Facade Recovery After a Disaster

April 17, 2009
As the frontline defense for a building, the facade is a critical part of preventing damage to the core of the facility

While the devastation brought by disasters – natural or otherwise – can’t always be prevented, there are practices that an owner can utilize to drastically lower the risk of prolonged losses. As the frontline defense for a building, the façade is a critical part of preventing damage to the core of the facility. Having a façade system that can prevent moisture infiltration during extreme weather, and a plan that provides steps to quickly mitigate the moisture, is imperative. To prepare for extreme weather and possible exterior damage, study up on these keys to maintaining a protective façade, even after a disaster:

  • Understand the façade system. Façade systems are unique in their design, and it’s important that the envelope is well understood by the owner, the building operations team, and consultants. Understanding the façade can accelerate emergency response; building owners can efficiently perform temporary measures while developing a permanent solution, avoiding possible doubling of effort. Understanding the façade also prevents improper temporary stabilization efforts, which can further damage the façade.
  • How Will You React?

    Historically, owners with buildings at risk of suffering from natural disasters have responded with varying levels of success. This is possibly due to some owners not understanding the proper actions necessary to mitigate risk, or being unaware of what is to be lost or gained during post-disaster responses. A well-orchestrated reaction to a natural disaster can potentially shorten the time a building is offline, reduce the effect of prolonged environmental exposure, and potentially increase market share by pro­viding a service in a market with a lack of supply.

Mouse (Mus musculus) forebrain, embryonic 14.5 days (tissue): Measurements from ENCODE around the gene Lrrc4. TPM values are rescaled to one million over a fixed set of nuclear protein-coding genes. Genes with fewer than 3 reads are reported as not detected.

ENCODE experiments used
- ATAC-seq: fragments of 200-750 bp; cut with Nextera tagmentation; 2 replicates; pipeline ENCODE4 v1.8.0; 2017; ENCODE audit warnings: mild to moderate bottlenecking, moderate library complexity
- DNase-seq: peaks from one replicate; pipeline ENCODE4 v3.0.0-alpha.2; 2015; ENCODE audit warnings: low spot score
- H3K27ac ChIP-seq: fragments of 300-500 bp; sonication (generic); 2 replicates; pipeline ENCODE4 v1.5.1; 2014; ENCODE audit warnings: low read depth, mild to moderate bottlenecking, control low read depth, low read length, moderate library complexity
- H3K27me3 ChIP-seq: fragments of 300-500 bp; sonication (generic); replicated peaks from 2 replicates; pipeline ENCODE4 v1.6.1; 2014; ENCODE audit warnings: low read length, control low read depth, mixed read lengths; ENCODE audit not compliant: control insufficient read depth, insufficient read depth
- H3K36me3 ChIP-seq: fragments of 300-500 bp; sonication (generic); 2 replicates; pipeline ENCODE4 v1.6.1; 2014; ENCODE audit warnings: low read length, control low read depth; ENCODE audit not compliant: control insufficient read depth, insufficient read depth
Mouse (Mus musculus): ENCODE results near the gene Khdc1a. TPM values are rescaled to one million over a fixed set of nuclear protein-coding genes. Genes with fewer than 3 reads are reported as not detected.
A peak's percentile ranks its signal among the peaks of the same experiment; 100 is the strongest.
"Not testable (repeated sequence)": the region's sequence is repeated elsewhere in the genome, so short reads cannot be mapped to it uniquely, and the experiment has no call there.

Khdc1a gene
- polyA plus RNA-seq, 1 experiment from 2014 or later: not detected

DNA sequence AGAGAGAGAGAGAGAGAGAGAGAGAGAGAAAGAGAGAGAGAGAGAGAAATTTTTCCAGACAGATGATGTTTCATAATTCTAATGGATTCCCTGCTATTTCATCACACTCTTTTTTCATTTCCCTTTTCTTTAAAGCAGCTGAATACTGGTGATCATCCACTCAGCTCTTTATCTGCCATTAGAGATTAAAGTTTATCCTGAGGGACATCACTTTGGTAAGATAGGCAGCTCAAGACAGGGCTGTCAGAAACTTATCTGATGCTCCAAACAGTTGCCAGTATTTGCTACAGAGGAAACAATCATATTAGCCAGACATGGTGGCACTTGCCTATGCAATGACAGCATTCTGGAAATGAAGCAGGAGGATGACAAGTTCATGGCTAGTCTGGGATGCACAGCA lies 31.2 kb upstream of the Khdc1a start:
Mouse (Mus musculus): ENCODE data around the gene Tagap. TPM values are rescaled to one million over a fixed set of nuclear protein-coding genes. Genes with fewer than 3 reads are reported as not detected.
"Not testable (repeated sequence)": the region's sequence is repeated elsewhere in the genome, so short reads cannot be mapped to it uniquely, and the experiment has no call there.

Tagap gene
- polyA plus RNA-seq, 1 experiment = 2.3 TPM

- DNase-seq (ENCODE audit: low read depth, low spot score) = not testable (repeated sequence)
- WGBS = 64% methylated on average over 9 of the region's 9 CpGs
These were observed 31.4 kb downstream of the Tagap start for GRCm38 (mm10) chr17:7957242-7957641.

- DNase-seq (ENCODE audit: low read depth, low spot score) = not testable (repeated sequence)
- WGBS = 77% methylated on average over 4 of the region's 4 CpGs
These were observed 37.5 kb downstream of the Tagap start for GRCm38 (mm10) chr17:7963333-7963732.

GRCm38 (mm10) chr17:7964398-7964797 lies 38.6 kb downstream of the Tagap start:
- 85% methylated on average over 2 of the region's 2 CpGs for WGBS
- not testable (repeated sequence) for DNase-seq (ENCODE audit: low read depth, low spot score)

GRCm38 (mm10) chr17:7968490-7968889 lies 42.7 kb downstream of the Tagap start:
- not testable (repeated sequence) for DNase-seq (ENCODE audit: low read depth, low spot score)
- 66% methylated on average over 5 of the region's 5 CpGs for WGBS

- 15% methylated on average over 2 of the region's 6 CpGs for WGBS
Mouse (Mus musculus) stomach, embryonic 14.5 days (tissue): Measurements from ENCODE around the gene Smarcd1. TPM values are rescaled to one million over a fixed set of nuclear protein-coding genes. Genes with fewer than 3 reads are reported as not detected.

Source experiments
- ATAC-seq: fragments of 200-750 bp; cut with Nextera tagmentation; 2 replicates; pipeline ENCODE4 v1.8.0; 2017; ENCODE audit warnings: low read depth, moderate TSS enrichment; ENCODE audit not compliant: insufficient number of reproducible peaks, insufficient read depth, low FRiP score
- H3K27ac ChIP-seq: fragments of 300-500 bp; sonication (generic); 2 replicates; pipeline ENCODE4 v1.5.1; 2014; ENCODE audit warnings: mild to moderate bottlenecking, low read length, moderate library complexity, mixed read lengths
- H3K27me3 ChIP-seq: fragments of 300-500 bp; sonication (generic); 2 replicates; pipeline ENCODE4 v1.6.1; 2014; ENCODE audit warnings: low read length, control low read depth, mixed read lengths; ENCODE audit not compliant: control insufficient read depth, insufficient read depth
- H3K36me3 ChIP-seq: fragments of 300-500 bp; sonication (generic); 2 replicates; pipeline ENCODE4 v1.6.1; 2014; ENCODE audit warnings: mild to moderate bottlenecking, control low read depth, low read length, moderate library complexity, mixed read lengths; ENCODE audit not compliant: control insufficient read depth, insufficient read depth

Insurance. Have relevant insurance policies in place, and verify that all necessary coverages are incorporated. Include the claims process, insurance company representative contact information, and copies of important insurance documents in the disaster-management plan. Clearly identify with the insurer what levels of emergency-stabilization measures can be performed without prior authorization to avoid denied coverage. In the plan, clearly communicate the work that will need to be authorized to avoid the risk of denied coverages.
  • Governmental requirements. Review official government disaster plans and include necessary procedures in the plan, such as credential processes for access, required inspections for re-occupancy and construction, permitting processes, and other required documents. Following the proper protocol can avoid costly shutdowns, fines, or other disciplinary actions.
  • Procurement of supplies. Identify a storage area on-site that can best withstand a natural disaster, and stock supplies (such as materials to enclose the building after the event, and those for medical purposes). Depending on the facility’s size, the storage area should contain enough supplies to allow individuals to reside on location for an extended period of time, including all essential living supplies, like power, water, and food.
  • Onboard vendors. Address all terms and conditions for potential façade remediation work with predetermined stabilization contractors, suppliers, and onboard consultants in the disaster-management plan. Contract disputes can be addressed ahead of time to allow the team to focus on identifying and mitigating property damage instead. This can also help mediate the costs of rebuilding by having predetermined rates of serv­ice.

If a storm is predicted, it’s important to initiate the plan in advance by informing and possibly mobilizing key team members. Once the storm or disaster begins, there’s little that can be done to prevent damage to your façade. A well-executed response based on predetermined procedures is an effective measure that not only saves on reconstruction costs, but also avoids costly business interruptions.

Michael A. Kolesar is a project engineer at Fairfax, VA-based Facility Engineering Associates PC, and Mary Kate Toomey is a staff engineer at Facility Engineering Associates PC.

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